Washington late last year reversed a policy that was micromanaging the way teachers and principals kept order in classrooms. Now, a federal commission wants to limit local educators’ control again.
Teachers should be feeling whiplash.
In December, the U.S. Department of Education and the Justice Department rescinded federal directives that said Washington would investigate schools based on the number of times teachers and principals suspended or expelled minority students—even if the offending students had committed violence. A school could have lost federal funding as a result.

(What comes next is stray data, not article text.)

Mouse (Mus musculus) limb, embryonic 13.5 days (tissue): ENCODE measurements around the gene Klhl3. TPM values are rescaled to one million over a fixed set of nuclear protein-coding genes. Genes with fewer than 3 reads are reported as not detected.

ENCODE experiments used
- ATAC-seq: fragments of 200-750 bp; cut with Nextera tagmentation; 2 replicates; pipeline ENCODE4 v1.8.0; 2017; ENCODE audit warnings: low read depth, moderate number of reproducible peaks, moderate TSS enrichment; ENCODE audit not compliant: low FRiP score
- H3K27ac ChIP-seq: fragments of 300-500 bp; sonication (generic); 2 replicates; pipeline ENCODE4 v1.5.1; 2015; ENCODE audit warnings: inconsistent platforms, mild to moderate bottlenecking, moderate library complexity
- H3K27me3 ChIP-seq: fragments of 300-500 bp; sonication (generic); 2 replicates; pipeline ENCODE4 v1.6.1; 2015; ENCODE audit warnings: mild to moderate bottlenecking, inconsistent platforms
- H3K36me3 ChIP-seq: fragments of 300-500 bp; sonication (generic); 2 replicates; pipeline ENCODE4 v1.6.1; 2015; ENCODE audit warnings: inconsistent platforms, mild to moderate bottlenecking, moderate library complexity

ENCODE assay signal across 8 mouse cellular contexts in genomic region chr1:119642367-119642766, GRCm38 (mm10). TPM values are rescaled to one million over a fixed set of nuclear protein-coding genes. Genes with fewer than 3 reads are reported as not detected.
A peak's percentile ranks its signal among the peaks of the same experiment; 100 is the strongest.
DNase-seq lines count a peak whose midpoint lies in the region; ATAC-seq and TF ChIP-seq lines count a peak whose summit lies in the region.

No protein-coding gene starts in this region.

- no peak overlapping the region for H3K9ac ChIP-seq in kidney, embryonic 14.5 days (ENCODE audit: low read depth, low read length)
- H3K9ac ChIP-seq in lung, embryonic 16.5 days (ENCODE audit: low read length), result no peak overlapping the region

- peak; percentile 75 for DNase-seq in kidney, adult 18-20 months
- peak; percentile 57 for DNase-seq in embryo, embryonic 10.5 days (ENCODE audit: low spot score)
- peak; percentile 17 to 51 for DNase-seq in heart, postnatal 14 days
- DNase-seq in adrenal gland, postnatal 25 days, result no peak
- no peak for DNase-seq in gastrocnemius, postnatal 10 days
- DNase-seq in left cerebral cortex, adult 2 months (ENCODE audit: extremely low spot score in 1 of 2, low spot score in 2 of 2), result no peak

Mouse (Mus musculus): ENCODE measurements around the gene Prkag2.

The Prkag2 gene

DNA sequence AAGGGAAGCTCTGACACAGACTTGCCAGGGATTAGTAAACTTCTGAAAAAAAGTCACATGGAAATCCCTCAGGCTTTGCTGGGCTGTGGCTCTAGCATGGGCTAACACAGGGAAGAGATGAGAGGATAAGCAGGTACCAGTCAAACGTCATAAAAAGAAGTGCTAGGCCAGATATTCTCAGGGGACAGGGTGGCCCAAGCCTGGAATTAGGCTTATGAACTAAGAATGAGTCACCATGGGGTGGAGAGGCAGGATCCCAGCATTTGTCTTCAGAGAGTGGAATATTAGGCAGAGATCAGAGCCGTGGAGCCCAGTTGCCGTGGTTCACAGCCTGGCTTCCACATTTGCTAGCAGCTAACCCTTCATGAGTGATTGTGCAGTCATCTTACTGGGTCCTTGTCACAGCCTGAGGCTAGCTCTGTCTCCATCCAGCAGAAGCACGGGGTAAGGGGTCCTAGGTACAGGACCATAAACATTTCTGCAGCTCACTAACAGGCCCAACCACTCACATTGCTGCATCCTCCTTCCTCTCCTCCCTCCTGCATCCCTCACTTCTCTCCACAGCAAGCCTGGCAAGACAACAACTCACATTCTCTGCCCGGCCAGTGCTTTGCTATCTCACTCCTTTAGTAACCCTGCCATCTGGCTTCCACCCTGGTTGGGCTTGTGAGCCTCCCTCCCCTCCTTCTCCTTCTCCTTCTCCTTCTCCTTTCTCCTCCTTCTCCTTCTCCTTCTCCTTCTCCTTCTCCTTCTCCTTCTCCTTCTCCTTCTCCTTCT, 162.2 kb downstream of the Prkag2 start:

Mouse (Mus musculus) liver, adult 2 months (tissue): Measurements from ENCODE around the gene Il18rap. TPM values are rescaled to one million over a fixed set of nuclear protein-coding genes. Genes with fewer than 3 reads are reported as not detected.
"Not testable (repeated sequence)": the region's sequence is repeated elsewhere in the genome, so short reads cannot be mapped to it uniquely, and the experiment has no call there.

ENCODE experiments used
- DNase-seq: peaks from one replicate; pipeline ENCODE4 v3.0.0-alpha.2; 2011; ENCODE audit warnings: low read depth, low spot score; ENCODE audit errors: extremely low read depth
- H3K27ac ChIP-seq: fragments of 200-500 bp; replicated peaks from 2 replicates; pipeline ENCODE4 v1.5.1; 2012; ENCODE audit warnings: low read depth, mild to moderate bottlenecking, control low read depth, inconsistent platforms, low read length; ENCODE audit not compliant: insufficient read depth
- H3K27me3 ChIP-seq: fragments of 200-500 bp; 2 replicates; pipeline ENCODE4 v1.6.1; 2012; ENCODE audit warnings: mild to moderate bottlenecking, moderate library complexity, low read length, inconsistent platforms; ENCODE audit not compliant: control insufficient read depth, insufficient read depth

The rules came from a 2014 Obama administration letter sent to districts around the country instructing educators to limit such punishments, even if a student was a danger to his or her peers.